The benefits of self-defence training for employees and why you should add it to your well-being programme

With the development of wellness programmes and an increased awareness of larger societal issues, staff's personal safety and well-being have become a priority for many organisations.

In this article, we will explore the numerous benefits that self-defence training can bring to both employees and employers and why it's a must-have addition to any workplace well-being initiative.

The hierarchy of human needs

As human beings, our needs and desires drive us to take certain actions and make certain choices. But have you ever wondered why we feel motivated to do certain things? And why our priorities change over time?

Enter Abraham Maslow and his theory of the hierarchy of needs. 

The idea was first proposed by Maslow in 1943. It is used as a framework for understanding human motivation and provides insight into why people behave the way they do.

The model suggests that our needs are arranged in a hierarchical order and must be met in a particular sequence. 

According to Maslow, there are five levels of needs:

  1. Physiological Needs: These are the most fundamental needs such as food, water, shelter, and sleep. They must be met before an individual can move on to higher levels of needs. 
  2. Safety Needs: This level includes security, stability, and protection from physical and emotional harm. This level is critical for survival and well-being. 
  3. Love and Belonging Needs: This level encompasses the need for social connections, relationships, and a sense of belonging. Humans have a natural inclination to form relationships with others. 
  4. Esteem Needs: This level of needs includes the need for self-esteem, confidence, respect, and recognition. This is key to developing a positive self-image and feeling good about oneself.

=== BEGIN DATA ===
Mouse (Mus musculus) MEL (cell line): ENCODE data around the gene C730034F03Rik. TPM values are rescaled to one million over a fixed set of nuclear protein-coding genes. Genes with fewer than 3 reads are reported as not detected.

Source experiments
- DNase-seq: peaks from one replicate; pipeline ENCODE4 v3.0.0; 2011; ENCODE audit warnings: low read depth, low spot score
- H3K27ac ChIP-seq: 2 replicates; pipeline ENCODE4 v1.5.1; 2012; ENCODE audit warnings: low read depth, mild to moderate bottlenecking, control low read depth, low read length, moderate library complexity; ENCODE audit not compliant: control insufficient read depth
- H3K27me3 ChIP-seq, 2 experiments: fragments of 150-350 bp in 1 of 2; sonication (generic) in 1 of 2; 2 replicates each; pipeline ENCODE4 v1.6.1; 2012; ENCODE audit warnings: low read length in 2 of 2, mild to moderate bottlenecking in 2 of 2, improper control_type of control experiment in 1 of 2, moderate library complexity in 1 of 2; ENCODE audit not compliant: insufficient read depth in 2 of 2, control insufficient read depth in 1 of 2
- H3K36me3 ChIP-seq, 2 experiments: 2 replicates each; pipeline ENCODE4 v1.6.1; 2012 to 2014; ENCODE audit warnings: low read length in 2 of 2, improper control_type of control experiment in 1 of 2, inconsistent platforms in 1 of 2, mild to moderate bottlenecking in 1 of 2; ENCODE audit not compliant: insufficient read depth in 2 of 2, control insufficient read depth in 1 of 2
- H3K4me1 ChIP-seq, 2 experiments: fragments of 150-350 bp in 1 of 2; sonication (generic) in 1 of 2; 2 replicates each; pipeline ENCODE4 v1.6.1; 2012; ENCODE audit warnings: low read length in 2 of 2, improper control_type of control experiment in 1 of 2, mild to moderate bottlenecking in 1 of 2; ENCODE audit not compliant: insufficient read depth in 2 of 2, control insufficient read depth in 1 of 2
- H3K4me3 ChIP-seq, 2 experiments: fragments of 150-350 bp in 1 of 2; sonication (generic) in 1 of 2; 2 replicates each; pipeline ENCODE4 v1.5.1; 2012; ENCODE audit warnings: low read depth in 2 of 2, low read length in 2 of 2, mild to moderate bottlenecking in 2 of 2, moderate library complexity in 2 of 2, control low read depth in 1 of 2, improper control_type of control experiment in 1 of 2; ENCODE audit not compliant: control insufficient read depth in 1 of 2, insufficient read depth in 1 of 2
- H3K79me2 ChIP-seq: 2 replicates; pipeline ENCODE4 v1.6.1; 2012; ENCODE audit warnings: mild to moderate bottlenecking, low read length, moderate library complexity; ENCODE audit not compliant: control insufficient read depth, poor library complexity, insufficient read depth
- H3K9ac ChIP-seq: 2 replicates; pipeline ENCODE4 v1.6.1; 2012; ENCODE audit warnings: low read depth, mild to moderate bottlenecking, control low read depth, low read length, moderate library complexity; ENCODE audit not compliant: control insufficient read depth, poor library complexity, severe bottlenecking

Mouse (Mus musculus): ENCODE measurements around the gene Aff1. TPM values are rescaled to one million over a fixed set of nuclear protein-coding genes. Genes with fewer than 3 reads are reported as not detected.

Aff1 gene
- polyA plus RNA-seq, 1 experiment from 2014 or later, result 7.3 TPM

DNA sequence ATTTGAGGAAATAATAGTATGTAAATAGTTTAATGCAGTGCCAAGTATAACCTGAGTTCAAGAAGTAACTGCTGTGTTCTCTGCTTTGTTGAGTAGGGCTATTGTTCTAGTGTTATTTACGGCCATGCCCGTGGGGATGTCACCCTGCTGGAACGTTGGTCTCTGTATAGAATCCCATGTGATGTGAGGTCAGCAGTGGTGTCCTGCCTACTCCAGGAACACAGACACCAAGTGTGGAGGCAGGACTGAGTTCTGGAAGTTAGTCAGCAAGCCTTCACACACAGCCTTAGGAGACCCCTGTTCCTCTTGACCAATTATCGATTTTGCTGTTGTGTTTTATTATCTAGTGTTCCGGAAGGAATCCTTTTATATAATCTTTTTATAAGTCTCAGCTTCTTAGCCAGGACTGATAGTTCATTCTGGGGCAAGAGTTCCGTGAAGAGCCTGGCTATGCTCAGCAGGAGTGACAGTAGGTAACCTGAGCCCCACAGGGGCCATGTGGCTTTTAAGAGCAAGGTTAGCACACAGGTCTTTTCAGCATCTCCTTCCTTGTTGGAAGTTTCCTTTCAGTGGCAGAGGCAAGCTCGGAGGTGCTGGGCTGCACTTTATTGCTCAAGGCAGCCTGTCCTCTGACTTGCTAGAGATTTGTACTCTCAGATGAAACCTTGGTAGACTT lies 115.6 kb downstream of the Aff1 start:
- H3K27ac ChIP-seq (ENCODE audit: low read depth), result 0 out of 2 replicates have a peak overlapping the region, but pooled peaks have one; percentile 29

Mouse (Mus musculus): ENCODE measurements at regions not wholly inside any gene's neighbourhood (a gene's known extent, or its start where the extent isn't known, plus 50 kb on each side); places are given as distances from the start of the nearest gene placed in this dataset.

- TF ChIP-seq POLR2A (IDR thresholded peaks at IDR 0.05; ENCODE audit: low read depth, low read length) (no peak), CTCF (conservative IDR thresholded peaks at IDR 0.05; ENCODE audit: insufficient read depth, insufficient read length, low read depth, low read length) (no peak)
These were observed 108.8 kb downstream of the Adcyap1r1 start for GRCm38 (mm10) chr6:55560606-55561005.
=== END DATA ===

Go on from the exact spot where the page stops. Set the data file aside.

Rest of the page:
5. Self-actualization Needs: This level of needs includes the pursuit of personal growth, creativity, and the realization of one's full potential. This represents the highest level of needs.

Each level builds upon the previous one, creating a pyramid of human motivation:


Maslow's hierarchy of needs


Maslow hypothesized that an individual moves through these levels of needs in a sequential manner, but can reassess lower levels if needs at that level are not met.

His work has been revisited and further expanded by various academics, drawn from different fields such as psychology, economics and cybernetics:

  • David McClelland (Need theory, 1967) 
  • Clayton Alderfer (ERG theory, 1969)
  • Michael Marmot (Whitehall Study, 1967-1977)
  • Manfred Max-Nef (Taxonomy of the fundamental human needs, 1986)
  • Thomas Tang and Beryl West (exploratory factor analysis of human needs, 1997)
  • Joe Griffin and Ivan Tyrell (Human Givens theory, 1998)
  • Edward Deci and Richard Ryan (self-determination theory, 2000)
  • Martin Seligman (happiness, 2002)
  • Douglas T. Kenrick (Maslow's work with an evolutionary perspective, 2010)

What all these studies show is that safety/security is one of the most fundamental human needs. 

In fact, security is the first of 9 essential needs outlined in the Human Givens approach (Griffin & Tyrrell 2013):

  1. Security: people need to have a sense of safety and security so that they can develop healthily and perform properly.
  2. Autonomy and control: people need to have a sense of autonomy and control over what happens around them.
  3. Attention: receiving and giving
  4. Feeling part of a wider community
  5. Intimacy: emotional connection to other people
  6. Privacy: enough time and space to reflect and consolidate experience
  7. Status: sense of status within social groupings
  8. Competence and achievement: a sense of our own competence and achievements
  9. Meaning and purpose

To put it simply, in the grand scheme of things, people require a sense of safety and stability so they can thrive and perform at their best. 

This sense of security is necessary for our health and well-being, and it's why companies should take note.


Insecurity & stress